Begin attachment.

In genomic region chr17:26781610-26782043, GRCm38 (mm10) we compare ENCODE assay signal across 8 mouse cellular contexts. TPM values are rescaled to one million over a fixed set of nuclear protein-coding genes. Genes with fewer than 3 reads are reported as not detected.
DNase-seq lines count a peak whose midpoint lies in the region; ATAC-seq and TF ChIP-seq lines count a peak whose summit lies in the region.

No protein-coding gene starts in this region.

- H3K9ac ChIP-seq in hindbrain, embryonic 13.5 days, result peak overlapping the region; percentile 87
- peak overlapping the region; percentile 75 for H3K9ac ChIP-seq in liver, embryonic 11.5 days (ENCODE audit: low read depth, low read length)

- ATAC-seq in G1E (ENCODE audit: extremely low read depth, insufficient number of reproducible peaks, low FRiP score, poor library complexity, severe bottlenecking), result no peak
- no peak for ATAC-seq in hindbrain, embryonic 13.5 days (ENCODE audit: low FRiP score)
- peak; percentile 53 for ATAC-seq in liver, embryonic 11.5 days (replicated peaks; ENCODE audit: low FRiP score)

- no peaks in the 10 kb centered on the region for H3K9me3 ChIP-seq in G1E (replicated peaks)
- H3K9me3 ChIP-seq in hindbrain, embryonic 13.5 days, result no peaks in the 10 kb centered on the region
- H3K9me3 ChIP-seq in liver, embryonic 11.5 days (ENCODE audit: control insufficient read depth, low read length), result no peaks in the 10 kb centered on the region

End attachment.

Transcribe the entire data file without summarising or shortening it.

In genomic region chr17:26781610-26782043, GRCm38 (mm10) we compare ENCODE assay signal across 8 mouse cellular contexts. TPM values are rescaled to one million over a fixed set of nuclear protein-coding genes. Genes with fewer than 3 reads are reported as not detected.
DNase-seq lines count a peak whose midpoint lies in the region; ATAC-seq and TF ChIP-seq lines count a peak whose summit lies in the region.

No protein-coding gene starts in this region.

- H3K9ac ChIP-seq in hindbrain, embryonic 13.5 days, result peak overlapping the region; percentile 87
- peak overlapping the region; percentile 75 for H3K9ac ChIP-seq in liver, embryonic 11.5 days (ENCODE audit: low read depth, low read length)

- ATAC-seq in G1E (ENCODE audit: extremely low read depth, insufficient number of reproducible peaks, low FRiP score, poor library complexity, severe bottlenecking), result no peak
- no peak for ATAC-seq in hindbrain, embryonic 13.5 days (ENCODE audit: low FRiP score)
- peak; percentile 53 for ATAC-seq in liver, embryonic 11.5 days (replicated peaks; ENCODE audit: low FRiP score)

- no peaks in the 10 kb centered on the region for H3K9me3 ChIP-seq in G1E (replicated peaks)
- H3K9me3 ChIP-seq in hindbrain, embryonic 13.5 days, result no peaks in the 10 kb centered on the region
- H3K9me3 ChIP-seq in liver, embryonic 11.5 days (ENCODE audit: control insufficient read depth, low read length), result no peaks in the 10 kb centered on the region